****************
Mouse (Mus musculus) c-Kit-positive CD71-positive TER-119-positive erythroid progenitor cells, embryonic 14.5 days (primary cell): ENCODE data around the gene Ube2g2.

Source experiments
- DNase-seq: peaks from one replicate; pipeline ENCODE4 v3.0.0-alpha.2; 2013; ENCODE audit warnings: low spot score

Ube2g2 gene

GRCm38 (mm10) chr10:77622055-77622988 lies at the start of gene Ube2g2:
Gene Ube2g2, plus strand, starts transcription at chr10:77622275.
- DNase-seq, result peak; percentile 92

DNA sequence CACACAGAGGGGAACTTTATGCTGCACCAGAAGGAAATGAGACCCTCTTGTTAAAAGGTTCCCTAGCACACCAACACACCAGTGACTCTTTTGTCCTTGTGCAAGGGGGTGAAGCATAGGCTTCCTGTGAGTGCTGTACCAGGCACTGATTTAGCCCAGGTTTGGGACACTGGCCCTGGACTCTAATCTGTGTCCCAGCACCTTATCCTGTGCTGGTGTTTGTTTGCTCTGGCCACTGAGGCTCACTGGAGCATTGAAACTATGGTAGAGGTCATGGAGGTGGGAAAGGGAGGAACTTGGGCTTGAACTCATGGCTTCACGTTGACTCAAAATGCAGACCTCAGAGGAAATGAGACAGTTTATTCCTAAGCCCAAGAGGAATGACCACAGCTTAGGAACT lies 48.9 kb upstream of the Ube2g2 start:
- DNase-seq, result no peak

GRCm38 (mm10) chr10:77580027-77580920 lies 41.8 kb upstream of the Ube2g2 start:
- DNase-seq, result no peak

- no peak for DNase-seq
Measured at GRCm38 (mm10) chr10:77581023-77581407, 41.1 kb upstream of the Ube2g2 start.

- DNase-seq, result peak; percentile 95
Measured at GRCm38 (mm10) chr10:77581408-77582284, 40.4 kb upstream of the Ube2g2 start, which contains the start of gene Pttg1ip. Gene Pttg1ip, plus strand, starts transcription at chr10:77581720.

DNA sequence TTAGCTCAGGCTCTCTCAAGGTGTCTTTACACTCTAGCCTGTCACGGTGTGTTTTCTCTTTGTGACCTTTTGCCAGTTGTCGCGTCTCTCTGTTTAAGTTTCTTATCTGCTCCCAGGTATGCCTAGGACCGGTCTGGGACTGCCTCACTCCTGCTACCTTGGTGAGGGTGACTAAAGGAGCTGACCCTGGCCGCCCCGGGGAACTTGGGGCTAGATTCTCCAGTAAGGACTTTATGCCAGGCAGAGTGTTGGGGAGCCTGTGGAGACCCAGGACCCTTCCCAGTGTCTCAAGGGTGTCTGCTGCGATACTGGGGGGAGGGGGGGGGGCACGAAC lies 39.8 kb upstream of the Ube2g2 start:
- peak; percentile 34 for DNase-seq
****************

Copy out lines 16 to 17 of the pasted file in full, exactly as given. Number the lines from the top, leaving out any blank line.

DNA sequence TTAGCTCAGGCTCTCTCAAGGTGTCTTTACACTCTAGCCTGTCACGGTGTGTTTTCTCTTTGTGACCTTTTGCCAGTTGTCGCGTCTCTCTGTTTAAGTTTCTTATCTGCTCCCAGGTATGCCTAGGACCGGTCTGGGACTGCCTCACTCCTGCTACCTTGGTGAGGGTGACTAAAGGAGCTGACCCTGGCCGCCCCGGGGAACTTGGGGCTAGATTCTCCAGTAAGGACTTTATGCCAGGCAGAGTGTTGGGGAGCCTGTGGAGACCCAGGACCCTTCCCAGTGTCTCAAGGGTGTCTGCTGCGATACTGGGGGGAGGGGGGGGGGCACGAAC lies 39.8 kb upstream of the Ube2g2 start:
- peak; percentile 34 for DNase-seq